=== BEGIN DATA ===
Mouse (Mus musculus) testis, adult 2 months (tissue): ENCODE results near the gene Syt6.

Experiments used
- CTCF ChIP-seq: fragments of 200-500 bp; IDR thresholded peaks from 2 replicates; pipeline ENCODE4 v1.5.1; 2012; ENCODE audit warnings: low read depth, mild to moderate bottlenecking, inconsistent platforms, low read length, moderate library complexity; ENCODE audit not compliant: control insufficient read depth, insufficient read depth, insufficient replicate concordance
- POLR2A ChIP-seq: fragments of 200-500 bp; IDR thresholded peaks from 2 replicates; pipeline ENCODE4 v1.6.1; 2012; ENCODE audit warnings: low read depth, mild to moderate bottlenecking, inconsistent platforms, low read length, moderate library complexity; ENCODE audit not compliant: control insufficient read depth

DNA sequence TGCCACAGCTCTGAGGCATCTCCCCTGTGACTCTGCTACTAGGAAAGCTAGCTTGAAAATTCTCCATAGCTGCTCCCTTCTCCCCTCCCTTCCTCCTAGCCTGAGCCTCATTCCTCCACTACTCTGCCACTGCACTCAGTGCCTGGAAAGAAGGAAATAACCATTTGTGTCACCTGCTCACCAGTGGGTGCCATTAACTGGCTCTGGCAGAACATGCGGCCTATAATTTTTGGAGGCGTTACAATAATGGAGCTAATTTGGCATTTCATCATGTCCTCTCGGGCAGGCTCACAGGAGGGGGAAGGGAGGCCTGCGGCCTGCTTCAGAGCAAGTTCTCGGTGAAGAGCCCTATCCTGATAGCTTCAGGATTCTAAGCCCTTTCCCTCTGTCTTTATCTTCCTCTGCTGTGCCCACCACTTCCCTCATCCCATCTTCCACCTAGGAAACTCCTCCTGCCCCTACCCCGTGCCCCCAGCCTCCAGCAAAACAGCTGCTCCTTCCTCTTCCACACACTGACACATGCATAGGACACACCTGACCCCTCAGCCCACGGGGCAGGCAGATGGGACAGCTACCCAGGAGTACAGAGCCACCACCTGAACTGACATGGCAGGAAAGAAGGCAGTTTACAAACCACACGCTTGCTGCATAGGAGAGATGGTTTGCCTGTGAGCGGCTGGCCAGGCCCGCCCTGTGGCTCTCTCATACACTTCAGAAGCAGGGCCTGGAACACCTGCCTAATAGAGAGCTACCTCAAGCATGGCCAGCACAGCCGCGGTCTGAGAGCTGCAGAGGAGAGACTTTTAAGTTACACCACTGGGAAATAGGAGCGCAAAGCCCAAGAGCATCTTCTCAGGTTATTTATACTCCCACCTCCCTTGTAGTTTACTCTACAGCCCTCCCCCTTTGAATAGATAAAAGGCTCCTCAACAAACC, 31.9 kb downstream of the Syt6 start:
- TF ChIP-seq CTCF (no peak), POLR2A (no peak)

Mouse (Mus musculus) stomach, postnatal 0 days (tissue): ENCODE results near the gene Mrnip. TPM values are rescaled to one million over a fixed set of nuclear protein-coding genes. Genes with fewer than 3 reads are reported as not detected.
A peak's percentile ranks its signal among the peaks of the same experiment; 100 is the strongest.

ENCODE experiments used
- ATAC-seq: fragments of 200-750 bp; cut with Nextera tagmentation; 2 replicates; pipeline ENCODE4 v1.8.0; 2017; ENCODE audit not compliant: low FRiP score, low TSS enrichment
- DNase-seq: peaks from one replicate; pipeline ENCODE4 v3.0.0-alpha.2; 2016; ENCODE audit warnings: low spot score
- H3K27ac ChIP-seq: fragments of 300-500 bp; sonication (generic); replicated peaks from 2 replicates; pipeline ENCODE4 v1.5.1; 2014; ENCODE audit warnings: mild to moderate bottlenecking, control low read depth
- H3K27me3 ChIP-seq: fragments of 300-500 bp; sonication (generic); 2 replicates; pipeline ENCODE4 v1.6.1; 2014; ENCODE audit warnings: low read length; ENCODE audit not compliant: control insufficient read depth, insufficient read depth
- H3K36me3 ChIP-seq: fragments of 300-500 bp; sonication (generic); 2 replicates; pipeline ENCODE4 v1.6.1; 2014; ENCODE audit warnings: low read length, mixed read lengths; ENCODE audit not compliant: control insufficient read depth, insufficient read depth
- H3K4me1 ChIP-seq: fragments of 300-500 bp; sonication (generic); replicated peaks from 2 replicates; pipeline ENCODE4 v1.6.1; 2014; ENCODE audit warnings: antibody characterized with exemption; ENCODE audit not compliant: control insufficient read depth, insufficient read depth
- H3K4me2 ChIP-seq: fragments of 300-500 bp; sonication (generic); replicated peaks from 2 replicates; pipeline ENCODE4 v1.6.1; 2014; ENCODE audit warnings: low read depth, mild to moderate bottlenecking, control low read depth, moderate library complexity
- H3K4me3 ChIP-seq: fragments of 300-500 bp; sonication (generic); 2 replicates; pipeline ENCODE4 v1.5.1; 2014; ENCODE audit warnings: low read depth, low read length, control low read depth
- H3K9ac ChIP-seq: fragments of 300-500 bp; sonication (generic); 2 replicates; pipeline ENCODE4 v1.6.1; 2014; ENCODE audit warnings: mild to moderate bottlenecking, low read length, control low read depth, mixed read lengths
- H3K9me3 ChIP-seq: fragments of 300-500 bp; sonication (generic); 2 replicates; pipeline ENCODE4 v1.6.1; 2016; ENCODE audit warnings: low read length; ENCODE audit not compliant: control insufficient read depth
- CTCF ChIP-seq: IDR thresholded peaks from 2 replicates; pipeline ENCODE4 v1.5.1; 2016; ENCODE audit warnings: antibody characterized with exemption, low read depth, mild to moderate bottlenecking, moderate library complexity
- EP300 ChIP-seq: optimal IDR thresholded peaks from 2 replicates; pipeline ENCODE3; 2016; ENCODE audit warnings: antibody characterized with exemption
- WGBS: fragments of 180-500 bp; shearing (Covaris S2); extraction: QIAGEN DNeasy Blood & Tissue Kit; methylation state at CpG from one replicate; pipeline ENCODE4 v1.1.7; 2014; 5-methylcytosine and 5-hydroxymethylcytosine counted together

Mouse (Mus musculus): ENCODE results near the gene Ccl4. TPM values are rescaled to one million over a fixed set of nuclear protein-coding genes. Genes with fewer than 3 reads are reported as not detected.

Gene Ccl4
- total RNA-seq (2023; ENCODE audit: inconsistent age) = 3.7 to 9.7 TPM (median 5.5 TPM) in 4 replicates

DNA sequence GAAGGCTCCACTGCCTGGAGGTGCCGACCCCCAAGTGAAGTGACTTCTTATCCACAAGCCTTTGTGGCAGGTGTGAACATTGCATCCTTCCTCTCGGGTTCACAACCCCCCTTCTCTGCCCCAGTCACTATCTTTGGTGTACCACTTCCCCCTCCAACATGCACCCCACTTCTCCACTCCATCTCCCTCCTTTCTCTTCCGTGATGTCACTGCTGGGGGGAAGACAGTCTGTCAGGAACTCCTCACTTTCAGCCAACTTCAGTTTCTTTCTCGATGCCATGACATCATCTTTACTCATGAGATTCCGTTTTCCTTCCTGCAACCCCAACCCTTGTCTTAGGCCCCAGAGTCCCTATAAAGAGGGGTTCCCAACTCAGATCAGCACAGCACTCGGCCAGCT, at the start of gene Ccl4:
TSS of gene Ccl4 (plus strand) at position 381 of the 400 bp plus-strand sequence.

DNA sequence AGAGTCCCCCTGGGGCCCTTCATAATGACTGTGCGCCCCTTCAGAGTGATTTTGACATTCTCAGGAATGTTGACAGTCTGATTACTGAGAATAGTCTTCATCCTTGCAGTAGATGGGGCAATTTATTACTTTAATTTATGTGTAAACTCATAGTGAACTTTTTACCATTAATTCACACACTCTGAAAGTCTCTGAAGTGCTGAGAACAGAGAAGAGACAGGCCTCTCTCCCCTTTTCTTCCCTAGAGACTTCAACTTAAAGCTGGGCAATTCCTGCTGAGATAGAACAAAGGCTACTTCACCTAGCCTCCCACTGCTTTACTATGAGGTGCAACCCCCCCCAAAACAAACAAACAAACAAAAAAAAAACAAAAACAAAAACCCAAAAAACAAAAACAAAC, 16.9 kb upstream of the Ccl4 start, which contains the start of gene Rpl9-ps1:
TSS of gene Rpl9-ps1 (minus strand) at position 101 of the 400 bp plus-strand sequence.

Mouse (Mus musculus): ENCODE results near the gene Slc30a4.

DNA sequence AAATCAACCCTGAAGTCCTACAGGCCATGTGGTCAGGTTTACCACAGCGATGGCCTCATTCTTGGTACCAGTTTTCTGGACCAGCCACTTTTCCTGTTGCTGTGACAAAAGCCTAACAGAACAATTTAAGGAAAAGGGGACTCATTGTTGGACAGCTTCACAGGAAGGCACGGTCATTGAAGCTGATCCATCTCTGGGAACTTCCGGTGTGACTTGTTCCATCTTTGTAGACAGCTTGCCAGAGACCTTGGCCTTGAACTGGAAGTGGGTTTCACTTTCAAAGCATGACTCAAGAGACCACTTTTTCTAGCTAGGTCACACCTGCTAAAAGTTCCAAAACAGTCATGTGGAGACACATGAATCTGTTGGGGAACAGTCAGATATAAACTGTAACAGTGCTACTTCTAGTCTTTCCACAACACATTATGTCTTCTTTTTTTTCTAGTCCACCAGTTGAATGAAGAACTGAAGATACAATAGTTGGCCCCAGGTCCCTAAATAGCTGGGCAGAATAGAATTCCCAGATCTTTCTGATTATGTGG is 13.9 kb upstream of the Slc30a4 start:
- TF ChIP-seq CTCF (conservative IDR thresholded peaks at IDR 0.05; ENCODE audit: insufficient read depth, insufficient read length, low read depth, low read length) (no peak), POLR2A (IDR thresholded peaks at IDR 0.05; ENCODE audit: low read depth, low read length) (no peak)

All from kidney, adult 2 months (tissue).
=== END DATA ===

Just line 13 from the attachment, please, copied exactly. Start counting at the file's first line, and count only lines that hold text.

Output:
- H3K27me3 ChIP-seq: fragments of 300-500 bp; sonication (generic); 2 replicates; pipeline ENCODE4 v1.6.1; 2014; ENCODE audit warnings: low read length; ENCODE audit not compliant: control insufficient read depth, insufficient read depth